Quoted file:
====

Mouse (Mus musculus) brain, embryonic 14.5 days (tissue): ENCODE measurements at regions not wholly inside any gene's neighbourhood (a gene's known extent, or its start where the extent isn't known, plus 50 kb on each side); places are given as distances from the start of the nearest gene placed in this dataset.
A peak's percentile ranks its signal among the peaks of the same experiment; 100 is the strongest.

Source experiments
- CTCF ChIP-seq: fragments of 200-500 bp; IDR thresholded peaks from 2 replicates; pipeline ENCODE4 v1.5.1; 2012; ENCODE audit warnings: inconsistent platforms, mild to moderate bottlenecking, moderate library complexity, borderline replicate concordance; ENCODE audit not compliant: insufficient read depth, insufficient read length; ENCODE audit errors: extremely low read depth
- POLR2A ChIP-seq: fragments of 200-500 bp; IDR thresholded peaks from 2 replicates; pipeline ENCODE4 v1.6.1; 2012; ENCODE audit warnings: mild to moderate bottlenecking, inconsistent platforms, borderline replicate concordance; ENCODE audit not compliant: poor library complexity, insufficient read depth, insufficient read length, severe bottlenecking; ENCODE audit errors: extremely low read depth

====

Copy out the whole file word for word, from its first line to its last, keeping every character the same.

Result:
Mouse (Mus musculus) brain, embryonic 14.5 days (tissue): ENCODE measurements at regions not wholly inside any gene's neighbourhood (a gene's known extent, or its start where the extent isn't known, plus 50 kb on each side); places are given as distances from the start of the nearest gene placed in this dataset.
A peak's percentile ranks its signal among the peaks of the same experiment; 100 is the strongest.

Source experiments
- CTCF ChIP-seq: fragments of 200-500 bp; IDR thresholded peaks from 2 replicates; pipeline ENCODE4 v1.5.1; 2012; ENCODE audit warnings: inconsistent platforms, mild to moderate bottlenecking, moderate library complexity, borderline replicate concordance; ENCODE audit not compliant: insufficient read depth, insufficient read length; ENCODE audit errors: extremely low read depth
- POLR2A ChIP-seq: fragments of 200-500 bp; IDR thresholded peaks from 2 replicates; pipeline ENCODE4 v1.6.1; 2012; ENCODE audit warnings: mild to moderate bottlenecking, inconsistent platforms, borderline replicate concordance; ENCODE audit not compliant: poor library complexity, insufficient read depth, insufficient read length, severe bottlenecking; ENCODE audit errors: extremely low read depth